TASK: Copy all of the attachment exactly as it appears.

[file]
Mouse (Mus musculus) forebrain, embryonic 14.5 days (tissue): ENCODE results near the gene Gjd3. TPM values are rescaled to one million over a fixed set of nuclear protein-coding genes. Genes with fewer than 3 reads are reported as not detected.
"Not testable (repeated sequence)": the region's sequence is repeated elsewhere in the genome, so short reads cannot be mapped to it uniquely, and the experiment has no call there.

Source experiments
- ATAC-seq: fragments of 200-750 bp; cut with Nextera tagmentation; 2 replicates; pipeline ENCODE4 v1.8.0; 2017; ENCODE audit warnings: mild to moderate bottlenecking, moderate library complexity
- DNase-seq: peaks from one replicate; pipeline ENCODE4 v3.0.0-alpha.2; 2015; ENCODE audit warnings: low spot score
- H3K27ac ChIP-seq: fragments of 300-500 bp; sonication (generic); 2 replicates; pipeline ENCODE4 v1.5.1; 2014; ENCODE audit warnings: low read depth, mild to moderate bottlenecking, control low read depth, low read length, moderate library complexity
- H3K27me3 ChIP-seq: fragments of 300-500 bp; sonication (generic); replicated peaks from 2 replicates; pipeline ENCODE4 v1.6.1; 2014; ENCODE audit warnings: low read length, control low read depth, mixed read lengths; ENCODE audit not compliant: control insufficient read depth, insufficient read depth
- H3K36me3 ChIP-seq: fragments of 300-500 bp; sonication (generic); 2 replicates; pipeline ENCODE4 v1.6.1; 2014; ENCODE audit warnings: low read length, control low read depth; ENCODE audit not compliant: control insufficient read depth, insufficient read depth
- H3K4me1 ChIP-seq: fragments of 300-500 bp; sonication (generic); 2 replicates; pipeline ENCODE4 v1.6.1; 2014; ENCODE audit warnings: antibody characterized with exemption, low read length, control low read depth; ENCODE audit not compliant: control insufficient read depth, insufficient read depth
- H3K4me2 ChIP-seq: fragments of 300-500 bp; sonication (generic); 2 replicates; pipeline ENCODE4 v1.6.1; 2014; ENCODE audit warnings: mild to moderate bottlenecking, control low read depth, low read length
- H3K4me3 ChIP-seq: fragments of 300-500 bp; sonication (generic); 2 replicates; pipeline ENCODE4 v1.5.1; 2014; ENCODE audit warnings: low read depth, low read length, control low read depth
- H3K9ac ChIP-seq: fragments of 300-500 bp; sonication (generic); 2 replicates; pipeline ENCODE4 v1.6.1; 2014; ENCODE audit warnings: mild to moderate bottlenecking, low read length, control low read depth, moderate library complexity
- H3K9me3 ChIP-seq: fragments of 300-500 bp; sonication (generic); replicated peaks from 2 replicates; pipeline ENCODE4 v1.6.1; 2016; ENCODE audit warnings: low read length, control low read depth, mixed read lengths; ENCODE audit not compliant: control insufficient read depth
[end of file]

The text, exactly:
Mouse (Mus musculus) forebrain, embryonic 14.5 days (tissue): ENCODE results near the gene Gjd3. TPM values are rescaled to one million over a fixed set of nuclear protein-coding genes. Genes with fewer than 3 reads are reported as not detected.
"Not testable (repeated sequence)": the region's sequence is repeated elsewhere in the genome, so short reads cannot be mapped to it uniquely, and the experiment has no call there.

Source experiments
- ATAC-seq: fragments of 200-750 bp; cut with Nextera tagmentation; 2 replicates; pipeline ENCODE4 v1.8.0; 2017; ENCODE audit warnings: mild to moderate bottlenecking, moderate library complexity
- DNase-seq: peaks from one replicate; pipeline ENCODE4 v3.0.0-alpha.2; 2015; ENCODE audit warnings: low spot score
- H3K27ac ChIP-seq: fragments of 300-500 bp; sonication (generic); 2 replicates; pipeline ENCODE4 v1.5.1; 2014; ENCODE audit warnings: low read depth, mild to moderate bottlenecking, control low read depth, low read length, moderate library complexity
- H3K27me3 ChIP-seq: fragments of 300-500 bp; sonication (generic); replicated peaks from 2 replicates; pipeline ENCODE4 v1.6.1; 2014; ENCODE audit warnings: low read length, control low read depth, mixed read lengths; ENCODE audit not compliant: control insufficient read depth, insufficient read depth
- H3K36me3 ChIP-seq: fragments of 300-500 bp; sonication (generic); 2 replicates; pipeline ENCODE4 v1.6.1; 2014; ENCODE audit warnings: low read length, control low read depth; ENCODE audit not compliant: control insufficient read depth, insufficient read depth
- H3K4me1 ChIP-seq: fragments of 300-500 bp; sonication (generic); 2 replicates; pipeline ENCODE4 v1.6.1; 2014; ENCODE audit warnings: antibody characterized with exemption, low read length, control low read depth; ENCODE audit not compliant: control insufficient read depth, insufficient read depth
- H3K4me2 ChIP-seq: fragments of 300-500 bp; sonication (generic); 2 replicates; pipeline ENCODE4 v1.6.1; 2014; ENCODE audit warnings: mild to moderate bottlenecking, control low read depth, low read length
- H3K4me3 ChIP-seq: fragments of 300-500 bp; sonication (generic); 2 replicates; pipeline ENCODE4 v1.5.1; 2014; ENCODE audit warnings: low read depth, low read length, control low read depth
- H3K9ac ChIP-seq: fragments of 300-500 bp; sonication (generic); 2 replicates; pipeline ENCODE4 v1.6.1; 2014; ENCODE audit warnings: mild to moderate bottlenecking, low read length, control low read depth, moderate library complexity
- H3K9me3 ChIP-seq: fragments of 300-500 bp; sonication (generic); replicated peaks from 2 replicates; pipeline ENCODE4 v1.6.1; 2016; ENCODE audit warnings: low read length, control low read depth, mixed read lengths; ENCODE audit not compliant: control insufficient read depth